As new fearmongering emerged from reports of “mutant” coronavirus strains, President Joe Biden found him in a position similar to his predecessor, trying to downplay the health crisis and emphasize the limitations of his ability to combat the persistent vaccine hesitance responsible for the summer backslide.
But despite having a compliant media to do his bidding, unlike former President Donald Trump, Biden found little recourse but to resort to divisive rhetoric and finger-pointing as he deflected from another in a long litany of policy failures for his still-young administration.
Cases of COVID-19 have tripled over the past three weeks, and hospitalizations and deaths are reportedly rising among unvaccinated people.
While the rates are still sharply down from their January highs, officials conveyed alarm by the reversing trendlines and what they consider needless illness and death. And cases are expected to continue to rise in coming weeks.
However, unlike the national crisis that many on the Left attempted to dump onto the shoulders of the Republican leader, officials now maintain that the outbreak is a more localized crisis in communities where not enough people have rolled up their sleeves.
“Look, the only pandemic we have is among the unvaccinated,” Biden said Friday, echoing comments made earlier in the day by Rochelle Walensky, director of the Centers for Disease Control and Prevention.
There is little appetite in the White House for a return to broad mandates for masks or other measures that would come with inherent political risks, as well as further devastating the US economy.
Reflecting that mindset, Walensky said Friday that in low-vaccination areas with rising cases, “local policymakers might consider whether masking at that point would be something that would be helpful for their community.”
Some communities are acting. Los Angeles County on Thursday reinstituted its requirement that masks be worn in most indoor settings regardless of vaccination status, and health officials in Las Vegas recommended on Friday that workers and patrons in the tourism hotspot wear face coverings while inside.
The Biden administration now claims the most effective way to attack the virus is not trying to slow the spread with mass masking and such but to continue to press the importance of vaccinations.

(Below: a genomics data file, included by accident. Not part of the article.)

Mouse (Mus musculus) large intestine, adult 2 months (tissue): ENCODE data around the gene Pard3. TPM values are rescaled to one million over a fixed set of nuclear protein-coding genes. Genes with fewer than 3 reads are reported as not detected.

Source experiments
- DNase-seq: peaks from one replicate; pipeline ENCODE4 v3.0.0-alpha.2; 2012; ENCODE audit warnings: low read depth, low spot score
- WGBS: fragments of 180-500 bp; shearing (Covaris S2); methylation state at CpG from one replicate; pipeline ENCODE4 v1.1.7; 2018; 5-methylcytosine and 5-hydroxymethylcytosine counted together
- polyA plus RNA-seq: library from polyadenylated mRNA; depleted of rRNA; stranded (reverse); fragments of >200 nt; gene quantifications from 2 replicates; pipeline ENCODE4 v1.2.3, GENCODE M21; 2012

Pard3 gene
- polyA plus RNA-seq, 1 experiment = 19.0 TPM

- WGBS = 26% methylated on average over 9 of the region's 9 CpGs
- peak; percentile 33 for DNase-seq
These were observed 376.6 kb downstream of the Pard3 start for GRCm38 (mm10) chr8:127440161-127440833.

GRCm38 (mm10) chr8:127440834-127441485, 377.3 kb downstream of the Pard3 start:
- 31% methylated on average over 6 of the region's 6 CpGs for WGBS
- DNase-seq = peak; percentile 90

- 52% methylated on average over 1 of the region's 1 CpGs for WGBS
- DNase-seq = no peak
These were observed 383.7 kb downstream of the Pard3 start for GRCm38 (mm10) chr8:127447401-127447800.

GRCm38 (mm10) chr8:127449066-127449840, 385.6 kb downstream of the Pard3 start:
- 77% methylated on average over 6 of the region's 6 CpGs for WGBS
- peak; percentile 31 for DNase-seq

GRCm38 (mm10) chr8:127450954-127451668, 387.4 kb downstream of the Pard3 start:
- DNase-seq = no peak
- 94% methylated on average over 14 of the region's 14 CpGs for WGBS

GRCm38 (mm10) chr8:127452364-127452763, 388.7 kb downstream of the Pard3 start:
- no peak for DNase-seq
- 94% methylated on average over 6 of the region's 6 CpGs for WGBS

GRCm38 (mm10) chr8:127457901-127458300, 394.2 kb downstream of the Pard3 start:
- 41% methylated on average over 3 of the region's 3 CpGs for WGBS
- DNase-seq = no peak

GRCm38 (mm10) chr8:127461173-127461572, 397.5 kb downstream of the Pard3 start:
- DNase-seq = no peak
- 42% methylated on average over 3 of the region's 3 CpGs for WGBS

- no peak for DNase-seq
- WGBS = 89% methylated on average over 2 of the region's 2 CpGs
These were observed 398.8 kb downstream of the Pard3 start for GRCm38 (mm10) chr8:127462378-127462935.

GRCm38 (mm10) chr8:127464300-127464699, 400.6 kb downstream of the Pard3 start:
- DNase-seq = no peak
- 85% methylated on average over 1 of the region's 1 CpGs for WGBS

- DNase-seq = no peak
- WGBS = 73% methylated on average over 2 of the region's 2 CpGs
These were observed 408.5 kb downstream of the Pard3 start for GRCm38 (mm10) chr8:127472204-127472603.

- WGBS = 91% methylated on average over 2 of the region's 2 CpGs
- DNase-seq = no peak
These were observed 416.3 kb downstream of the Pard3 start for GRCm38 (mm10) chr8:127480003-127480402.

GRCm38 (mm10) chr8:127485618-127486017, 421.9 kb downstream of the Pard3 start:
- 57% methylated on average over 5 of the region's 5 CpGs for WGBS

It’s no easy fix. Many Americans remain resistant or unmotivated to get shots, despite months of increasingly aggressive efforts by federal and state officials and the private sector to spread pro-vaccine propaganda.
Surgeon General Vivek Murthy added that while government can play an important role, “this has got to be an ‘all of the above’ strategy with everybody in,” including schools, employers, technology companies and individuals.
In recent days, the administration has turned its focus to younger Americans. It enlisted pop star Olivia Rodrigo for a day-long White House visit Wednesday with Biden and coronavirus czar Anthony Fauci that was heavily documented for social media.
Younger people are at lowest risk of adverse outcomes from the virus and have proven to be among the least likely to get vaccinated.
But another huge group has proven to be an even more vexing challenge: Republicans.
The White House has long acknowledged that, given the politicization of the virus stemming from left-wing alarmism, draconian lockdowns and other exploitations of the pandemic for political gain, it would have little success convincing the GOP to get on board.
Instead, administration officials have amped up criticism in recent days of public officials and social media companies for the failure to adequately censor vaccine skepticism among the GOP.
“They’re killing people,” Biden said Friday of social media companies, speaking a day after Murthy, the surgeon general, warned that anti-vaccine posts on platforms like Facebook posed a public health risk to the nation.
The Biden administration appeared to be test-messaging even more divisive rhetoric in its bid to scapegoat the Chinese-borne virus and to pin its spread solely on political rivals.
Some worry that leftist leaders could target those who refuse the experimental shot for everything from persecution and ostracizing in schools to special detention camps similar to the World War II-era Japanese internment camps imposed on American citizens by Democrat president Franklin D. Roosevelt.
The pandemic is now “one that predominantly threatens unvaccinated people,” White House COVID-19 coordinator Jeff Zients said Friday.
But Zients claimed that there is a sign that the increased cases are driving more people in those communities to seek vaccination, reporting that “states with the highest case rates are seeing their vaccination rates go up” faster than the national average.